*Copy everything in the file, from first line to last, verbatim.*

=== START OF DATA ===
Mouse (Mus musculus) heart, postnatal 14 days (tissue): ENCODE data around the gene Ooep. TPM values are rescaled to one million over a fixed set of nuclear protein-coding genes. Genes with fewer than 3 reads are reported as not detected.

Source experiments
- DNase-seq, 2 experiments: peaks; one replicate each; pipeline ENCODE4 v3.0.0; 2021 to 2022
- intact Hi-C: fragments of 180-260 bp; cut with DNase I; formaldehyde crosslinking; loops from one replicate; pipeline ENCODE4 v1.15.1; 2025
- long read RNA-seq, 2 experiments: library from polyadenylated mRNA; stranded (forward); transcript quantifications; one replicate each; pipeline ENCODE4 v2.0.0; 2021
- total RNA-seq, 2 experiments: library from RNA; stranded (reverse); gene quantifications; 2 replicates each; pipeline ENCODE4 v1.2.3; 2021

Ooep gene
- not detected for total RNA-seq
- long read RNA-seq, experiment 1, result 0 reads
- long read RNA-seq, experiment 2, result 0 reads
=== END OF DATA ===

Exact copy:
Mouse (Mus musculus) heart, postnatal 14 days (tissue): ENCODE data around the gene Ooep. TPM values are rescaled to one million over a fixed set of nuclear protein-coding genes. Genes with fewer than 3 reads are reported as not detected.

Source experiments
- DNase-seq, 2 experiments: peaks; one replicate each; pipeline ENCODE4 v3.0.0; 2021 to 2022
- intact Hi-C: fragments of 180-260 bp; cut with DNase I; formaldehyde crosslinking; loops from one replicate; pipeline ENCODE4 v1.15.1; 2025
- long read RNA-seq, 2 experiments: library from polyadenylated mRNA; stranded (forward); transcript quantifications; one replicate each; pipeline ENCODE4 v2.0.0; 2021
- total RNA-seq, 2 experiments: library from RNA; stranded (reverse); gene quantifications; 2 replicates each; pipeline ENCODE4 v1.2.3; 2021

Ooep gene
- not detected for total RNA-seq
- long read RNA-seq, experiment 1, result 0 reads
- long read RNA-seq, experiment 2, result 0 reads